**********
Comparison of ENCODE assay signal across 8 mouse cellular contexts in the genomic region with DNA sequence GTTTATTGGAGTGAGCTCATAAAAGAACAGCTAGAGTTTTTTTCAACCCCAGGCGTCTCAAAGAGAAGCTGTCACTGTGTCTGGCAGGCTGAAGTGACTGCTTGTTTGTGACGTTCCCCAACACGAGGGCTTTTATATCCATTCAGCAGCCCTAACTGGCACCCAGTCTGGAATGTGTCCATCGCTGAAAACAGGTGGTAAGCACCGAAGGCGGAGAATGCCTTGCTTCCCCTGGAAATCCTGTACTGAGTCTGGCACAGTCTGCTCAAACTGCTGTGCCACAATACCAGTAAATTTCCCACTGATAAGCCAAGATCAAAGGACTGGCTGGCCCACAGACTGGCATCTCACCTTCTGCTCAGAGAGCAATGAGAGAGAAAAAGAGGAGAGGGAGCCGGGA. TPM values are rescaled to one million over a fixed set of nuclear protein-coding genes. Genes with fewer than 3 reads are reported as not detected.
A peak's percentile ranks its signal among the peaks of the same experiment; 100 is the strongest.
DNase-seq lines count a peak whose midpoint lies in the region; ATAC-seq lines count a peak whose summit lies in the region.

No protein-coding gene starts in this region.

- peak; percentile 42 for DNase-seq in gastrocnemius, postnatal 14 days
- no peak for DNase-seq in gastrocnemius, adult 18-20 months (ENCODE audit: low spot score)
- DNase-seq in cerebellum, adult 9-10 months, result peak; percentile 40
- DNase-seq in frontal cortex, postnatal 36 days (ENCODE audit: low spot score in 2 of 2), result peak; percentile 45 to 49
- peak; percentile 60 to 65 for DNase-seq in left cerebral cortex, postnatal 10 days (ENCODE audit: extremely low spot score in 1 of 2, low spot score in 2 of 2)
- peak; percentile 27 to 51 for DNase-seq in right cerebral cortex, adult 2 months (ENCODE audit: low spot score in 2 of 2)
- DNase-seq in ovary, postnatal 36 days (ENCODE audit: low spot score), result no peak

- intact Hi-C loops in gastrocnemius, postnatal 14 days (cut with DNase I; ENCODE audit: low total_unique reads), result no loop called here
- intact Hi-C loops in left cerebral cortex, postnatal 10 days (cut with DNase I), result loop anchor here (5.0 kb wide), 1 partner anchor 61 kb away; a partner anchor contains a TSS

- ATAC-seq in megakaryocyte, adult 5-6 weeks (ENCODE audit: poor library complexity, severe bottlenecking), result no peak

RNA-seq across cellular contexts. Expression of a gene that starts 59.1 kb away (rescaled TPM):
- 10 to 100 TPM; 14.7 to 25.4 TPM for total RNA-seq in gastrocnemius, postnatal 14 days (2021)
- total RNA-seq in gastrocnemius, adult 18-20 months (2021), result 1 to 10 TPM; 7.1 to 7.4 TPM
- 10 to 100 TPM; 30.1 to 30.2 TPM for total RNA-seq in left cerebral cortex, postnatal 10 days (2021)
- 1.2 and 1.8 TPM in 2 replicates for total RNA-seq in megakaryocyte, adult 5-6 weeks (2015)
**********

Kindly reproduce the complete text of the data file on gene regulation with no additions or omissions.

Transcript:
Comparison of ENCODE assay signal across 8 mouse cellular contexts in the genomic region with DNA sequence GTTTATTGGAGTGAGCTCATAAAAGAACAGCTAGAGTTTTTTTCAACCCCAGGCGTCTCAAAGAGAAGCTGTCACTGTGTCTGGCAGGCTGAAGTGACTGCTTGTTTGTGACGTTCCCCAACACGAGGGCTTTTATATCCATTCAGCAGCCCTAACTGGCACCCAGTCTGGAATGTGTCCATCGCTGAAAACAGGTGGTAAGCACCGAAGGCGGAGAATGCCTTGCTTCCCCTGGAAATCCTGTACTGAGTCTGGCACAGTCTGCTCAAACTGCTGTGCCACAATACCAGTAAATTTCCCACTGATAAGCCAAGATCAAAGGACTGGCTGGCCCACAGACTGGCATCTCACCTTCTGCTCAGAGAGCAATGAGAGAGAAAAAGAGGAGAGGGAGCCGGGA. TPM values are rescaled to one million over a fixed set of nuclear protein-coding genes. Genes with fewer than 3 reads are reported as not detected.
A peak's percentile ranks its signal among the peaks of the same experiment; 100 is the strongest.
DNase-seq lines count a peak whose midpoint lies in the region; ATAC-seq lines count a peak whose summit lies in the region.

No protein-coding gene starts in this region.

- peak; percentile 42 for DNase-seq in gastrocnemius, postnatal 14 days
- no peak for DNase-seq in gastrocnemius, adult 18-20 months (ENCODE audit: low spot score)
- DNase-seq in cerebellum, adult 9-10 months, result peak; percentile 40
- DNase-seq in frontal cortex, postnatal 36 days (ENCODE audit: low spot score in 2 of 2), result peak; percentile 45 to 49
- peak; percentile 60 to 65 for DNase-seq in left cerebral cortex, postnatal 10 days (ENCODE audit: extremely low spot score in 1 of 2, low spot score in 2 of 2)
- peak; percentile 27 to 51 for DNase-seq in right cerebral cortex, adult 2 months (ENCODE audit: low spot score in 2 of 2)
- DNase-seq in ovary, postnatal 36 days (ENCODE audit: low spot score), result no peak

- intact Hi-C loops in gastrocnemius, postnatal 14 days (cut with DNase I; ENCODE audit: low total_unique reads), result no loop called here
- intact Hi-C loops in left cerebral cortex, postnatal 10 days (cut with DNase I), result loop anchor here (5.0 kb wide), 1 partner anchor 61 kb away; a partner anchor contains a TSS

- ATAC-seq in megakaryocyte, adult 5-6 weeks (ENCODE audit: poor library complexity, severe bottlenecking), result no peak

RNA-seq across cellular contexts. Expression of a gene that starts 59.1 kb away (rescaled TPM):
- 10 to 100 TPM; 14.7 to 25.4 TPM for total RNA-seq in gastrocnemius, postnatal 14 days (2021)
- total RNA-seq in gastrocnemius, adult 18-20 months (2021), result 1 to 10 TPM; 7.1 to 7.4 TPM
- 10 to 100 TPM; 30.1 to 30.2 TPM for total RNA-seq in left cerebral cortex, postnatal 10 days (2021)
- 1.2 and 1.8 TPM in 2 replicates for total RNA-seq in megakaryocyte, adult 5-6 weeks (2015)